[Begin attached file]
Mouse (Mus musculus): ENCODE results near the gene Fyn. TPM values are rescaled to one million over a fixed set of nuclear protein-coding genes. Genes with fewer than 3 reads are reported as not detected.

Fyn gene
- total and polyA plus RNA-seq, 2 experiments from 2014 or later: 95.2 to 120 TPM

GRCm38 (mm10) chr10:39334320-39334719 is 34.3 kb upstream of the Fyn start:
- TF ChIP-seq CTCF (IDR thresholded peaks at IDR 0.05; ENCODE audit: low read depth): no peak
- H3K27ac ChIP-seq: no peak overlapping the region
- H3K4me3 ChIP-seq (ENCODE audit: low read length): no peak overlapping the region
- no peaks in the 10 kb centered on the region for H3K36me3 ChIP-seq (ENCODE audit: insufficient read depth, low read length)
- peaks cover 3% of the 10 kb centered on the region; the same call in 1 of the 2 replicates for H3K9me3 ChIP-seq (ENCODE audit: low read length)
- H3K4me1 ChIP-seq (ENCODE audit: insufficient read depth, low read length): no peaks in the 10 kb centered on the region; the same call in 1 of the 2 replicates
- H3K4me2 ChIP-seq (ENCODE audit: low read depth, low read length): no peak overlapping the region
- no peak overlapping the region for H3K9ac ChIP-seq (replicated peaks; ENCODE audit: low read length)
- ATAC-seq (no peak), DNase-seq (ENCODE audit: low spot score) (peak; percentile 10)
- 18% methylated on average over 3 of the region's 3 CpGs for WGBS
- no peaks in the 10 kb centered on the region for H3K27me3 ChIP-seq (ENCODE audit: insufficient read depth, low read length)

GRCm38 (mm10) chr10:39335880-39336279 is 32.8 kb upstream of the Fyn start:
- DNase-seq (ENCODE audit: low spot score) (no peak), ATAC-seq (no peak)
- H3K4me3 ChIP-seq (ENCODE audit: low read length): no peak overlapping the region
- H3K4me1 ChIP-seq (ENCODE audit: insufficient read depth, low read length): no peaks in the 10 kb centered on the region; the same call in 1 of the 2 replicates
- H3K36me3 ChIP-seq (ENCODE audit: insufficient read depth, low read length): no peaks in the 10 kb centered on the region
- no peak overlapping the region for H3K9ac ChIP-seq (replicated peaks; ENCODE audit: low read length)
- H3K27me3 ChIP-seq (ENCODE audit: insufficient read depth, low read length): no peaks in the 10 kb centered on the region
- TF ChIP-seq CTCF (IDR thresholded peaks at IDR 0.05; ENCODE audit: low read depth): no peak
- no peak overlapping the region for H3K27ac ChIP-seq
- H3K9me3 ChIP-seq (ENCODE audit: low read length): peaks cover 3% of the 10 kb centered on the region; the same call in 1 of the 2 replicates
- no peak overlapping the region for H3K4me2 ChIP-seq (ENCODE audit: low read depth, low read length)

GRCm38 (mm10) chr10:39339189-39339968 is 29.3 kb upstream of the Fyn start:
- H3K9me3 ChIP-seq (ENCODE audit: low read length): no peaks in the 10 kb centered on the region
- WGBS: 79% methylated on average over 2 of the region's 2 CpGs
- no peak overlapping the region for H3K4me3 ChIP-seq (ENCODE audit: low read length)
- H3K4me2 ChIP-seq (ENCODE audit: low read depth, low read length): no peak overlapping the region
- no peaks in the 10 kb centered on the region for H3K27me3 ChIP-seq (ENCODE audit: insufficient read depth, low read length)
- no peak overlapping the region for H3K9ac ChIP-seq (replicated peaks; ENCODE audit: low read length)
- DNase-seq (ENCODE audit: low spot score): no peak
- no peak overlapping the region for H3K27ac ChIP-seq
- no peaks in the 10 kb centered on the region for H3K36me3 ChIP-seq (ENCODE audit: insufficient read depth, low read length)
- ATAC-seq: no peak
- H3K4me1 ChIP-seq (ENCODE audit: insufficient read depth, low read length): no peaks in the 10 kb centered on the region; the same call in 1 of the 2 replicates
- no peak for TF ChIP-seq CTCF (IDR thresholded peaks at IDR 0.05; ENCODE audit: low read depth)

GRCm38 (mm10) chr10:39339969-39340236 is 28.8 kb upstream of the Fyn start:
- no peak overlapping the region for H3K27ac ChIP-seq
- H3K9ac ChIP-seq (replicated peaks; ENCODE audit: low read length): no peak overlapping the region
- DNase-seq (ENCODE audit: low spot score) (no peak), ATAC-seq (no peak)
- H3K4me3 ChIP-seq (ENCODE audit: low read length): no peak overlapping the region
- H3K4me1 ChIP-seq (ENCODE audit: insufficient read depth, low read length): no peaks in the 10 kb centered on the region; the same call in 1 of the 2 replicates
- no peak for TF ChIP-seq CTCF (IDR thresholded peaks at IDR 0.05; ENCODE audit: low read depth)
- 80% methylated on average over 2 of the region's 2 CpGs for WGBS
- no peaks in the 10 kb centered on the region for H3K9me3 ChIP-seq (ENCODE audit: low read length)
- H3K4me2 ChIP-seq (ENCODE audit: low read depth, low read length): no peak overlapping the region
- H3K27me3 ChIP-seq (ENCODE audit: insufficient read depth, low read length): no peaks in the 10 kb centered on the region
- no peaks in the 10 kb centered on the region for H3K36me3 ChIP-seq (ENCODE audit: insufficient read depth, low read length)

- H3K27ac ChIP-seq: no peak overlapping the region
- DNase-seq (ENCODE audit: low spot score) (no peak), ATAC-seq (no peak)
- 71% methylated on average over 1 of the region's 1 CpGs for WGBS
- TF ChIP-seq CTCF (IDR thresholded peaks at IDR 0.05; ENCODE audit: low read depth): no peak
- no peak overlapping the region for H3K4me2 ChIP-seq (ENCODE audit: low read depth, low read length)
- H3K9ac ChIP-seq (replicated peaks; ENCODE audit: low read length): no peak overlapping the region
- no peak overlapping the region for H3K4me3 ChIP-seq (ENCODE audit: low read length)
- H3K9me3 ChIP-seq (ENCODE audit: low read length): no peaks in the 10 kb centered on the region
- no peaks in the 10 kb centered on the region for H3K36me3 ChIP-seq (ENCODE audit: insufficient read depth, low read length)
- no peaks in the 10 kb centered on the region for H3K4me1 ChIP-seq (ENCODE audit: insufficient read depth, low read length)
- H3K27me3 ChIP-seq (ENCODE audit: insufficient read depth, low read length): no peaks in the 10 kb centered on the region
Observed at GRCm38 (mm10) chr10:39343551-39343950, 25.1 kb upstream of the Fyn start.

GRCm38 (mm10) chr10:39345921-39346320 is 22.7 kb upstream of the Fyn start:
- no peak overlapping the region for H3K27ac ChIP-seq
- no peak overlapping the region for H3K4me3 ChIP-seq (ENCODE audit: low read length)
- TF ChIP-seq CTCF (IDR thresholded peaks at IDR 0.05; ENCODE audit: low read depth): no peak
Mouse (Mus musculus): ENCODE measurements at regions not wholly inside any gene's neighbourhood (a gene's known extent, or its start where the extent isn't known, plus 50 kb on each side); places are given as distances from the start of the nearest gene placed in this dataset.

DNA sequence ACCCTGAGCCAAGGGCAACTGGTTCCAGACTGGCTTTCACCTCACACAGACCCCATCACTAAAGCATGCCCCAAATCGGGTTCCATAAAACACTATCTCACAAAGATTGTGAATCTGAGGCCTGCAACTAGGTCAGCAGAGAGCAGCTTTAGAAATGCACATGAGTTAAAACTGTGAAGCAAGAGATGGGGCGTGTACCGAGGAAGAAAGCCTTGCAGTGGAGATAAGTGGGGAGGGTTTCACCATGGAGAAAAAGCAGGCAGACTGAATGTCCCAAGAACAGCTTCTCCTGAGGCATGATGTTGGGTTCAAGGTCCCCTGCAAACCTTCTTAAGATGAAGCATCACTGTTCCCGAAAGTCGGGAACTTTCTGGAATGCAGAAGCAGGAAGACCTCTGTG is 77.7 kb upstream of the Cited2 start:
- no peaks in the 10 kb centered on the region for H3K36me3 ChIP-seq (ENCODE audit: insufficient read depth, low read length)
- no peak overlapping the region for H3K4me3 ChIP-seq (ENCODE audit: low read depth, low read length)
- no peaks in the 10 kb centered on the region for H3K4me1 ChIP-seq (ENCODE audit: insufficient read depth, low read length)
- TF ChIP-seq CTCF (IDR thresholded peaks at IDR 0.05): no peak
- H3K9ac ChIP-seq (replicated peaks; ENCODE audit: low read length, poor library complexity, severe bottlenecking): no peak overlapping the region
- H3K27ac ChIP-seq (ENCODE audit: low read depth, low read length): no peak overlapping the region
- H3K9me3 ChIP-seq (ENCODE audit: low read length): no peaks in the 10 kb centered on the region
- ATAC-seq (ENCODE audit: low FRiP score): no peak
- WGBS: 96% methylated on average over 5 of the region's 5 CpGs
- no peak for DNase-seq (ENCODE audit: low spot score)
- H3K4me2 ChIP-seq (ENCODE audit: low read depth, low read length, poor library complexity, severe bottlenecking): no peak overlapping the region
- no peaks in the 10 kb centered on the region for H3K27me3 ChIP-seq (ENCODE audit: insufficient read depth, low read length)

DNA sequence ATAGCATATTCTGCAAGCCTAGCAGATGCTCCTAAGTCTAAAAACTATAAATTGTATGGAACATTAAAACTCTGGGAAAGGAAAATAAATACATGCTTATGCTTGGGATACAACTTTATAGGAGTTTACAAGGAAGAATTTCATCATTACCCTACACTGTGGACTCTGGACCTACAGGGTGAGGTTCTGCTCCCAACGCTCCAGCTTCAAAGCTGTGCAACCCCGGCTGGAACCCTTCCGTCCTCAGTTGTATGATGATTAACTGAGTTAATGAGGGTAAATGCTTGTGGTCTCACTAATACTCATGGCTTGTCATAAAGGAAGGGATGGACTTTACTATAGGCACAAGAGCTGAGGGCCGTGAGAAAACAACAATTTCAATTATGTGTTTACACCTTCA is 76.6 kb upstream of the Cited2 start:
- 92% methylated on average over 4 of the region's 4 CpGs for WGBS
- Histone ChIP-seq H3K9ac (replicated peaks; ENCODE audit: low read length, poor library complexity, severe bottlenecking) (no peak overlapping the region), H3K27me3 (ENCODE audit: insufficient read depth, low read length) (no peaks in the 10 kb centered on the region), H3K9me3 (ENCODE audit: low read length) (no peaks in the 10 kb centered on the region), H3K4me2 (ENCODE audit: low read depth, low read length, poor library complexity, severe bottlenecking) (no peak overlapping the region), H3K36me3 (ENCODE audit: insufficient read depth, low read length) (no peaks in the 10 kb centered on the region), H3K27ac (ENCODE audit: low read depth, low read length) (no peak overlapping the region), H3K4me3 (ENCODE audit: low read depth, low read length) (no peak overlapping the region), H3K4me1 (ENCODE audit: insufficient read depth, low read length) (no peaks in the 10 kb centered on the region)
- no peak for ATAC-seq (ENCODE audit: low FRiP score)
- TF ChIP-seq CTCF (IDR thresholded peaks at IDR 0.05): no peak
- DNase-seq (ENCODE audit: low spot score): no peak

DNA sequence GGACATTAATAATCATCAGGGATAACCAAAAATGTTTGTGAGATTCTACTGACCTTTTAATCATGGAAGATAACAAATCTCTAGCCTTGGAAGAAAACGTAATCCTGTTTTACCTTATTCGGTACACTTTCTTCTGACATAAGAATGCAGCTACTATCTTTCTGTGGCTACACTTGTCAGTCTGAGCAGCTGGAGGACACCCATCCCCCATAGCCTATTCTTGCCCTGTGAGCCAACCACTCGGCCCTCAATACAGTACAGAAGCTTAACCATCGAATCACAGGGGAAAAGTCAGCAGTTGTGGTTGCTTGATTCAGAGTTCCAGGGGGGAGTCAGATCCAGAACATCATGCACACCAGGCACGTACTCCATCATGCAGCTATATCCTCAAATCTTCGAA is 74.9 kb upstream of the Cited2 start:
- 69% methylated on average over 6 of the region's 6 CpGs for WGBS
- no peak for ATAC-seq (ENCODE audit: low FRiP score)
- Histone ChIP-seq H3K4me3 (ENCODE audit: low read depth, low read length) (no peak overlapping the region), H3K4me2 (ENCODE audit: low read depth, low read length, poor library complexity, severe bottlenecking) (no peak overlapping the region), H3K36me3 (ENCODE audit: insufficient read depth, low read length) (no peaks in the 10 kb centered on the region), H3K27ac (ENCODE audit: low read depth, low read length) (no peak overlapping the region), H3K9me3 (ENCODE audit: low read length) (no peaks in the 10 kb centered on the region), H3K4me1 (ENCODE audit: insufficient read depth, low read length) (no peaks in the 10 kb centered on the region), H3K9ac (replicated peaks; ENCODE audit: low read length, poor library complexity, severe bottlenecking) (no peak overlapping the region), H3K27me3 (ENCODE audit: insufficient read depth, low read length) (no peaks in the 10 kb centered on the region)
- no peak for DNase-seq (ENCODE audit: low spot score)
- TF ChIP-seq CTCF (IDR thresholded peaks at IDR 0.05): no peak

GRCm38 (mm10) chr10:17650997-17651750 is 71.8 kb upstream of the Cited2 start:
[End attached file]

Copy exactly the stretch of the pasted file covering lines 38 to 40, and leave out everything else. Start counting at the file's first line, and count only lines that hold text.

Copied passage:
- H3K4me1 ChIP-seq (ENCODE audit: insufficient read depth, low read length): no peaks in the 10 kb centered on the region; the same call in 1 of the 2 replicates
- no peak for TF ChIP-seq CTCF (IDR thresholded peaks at IDR 0.05; ENCODE audit: low read depth)

GRCm38 (mm10) chr10:39339969-39340236 is 28.8 kb upstream of the Fyn start: